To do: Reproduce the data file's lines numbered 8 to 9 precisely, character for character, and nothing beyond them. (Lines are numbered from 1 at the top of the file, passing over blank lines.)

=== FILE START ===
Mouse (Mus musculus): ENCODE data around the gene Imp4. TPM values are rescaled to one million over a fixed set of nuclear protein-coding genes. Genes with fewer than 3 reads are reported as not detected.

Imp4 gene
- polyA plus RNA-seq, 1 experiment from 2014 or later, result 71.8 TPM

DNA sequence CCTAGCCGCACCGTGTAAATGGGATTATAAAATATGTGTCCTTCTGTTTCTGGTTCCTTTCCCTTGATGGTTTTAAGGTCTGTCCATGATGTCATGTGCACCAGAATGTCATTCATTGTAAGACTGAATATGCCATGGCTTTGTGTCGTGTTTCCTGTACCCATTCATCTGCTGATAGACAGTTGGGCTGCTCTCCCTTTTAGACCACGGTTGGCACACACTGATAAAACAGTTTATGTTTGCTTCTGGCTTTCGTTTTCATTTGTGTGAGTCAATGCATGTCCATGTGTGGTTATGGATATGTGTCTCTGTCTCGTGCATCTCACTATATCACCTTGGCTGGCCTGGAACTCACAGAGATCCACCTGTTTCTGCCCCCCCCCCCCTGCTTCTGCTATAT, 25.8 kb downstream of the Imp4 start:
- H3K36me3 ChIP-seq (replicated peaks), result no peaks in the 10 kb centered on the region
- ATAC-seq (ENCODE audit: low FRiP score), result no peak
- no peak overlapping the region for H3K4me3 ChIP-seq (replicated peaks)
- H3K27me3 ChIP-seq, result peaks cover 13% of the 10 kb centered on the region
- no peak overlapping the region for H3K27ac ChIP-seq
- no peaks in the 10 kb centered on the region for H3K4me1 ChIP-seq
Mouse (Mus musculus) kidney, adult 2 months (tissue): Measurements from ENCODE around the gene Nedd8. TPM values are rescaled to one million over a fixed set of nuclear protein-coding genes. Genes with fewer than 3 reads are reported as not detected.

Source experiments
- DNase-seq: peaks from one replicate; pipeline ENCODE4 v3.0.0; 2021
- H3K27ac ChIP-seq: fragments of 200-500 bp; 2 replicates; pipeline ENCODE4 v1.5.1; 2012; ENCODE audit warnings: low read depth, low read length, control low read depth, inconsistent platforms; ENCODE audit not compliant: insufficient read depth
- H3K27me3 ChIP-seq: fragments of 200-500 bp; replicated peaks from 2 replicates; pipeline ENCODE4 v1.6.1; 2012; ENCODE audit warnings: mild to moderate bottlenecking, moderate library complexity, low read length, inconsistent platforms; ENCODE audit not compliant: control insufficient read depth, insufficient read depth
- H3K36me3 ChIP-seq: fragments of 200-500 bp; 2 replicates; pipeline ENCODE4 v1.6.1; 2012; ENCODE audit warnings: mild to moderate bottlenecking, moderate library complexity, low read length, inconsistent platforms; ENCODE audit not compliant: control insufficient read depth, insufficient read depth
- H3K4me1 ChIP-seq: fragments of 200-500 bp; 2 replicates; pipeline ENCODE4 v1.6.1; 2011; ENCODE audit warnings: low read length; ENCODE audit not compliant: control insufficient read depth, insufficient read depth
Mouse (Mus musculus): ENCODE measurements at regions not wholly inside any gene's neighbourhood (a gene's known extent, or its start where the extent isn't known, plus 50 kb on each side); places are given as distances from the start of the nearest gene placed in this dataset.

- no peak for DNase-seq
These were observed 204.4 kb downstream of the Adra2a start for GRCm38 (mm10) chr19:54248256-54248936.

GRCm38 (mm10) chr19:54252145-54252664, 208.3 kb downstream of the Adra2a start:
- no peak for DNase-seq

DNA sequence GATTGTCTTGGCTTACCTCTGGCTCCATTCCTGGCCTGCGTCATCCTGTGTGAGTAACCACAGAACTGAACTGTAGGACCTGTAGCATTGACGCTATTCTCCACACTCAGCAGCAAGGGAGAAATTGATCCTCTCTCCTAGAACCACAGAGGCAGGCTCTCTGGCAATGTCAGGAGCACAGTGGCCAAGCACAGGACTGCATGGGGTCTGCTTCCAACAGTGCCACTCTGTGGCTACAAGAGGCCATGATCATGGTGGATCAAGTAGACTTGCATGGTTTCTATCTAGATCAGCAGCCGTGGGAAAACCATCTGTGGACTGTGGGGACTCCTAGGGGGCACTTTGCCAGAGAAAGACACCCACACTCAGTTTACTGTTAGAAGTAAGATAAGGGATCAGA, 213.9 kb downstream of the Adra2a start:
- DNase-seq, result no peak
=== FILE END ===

- H3K27me3 ChIP-seq, result peaks cover 13% of the 10 kb centered on the region
- no peak overlapping the region for H3K27ac ChIP-seq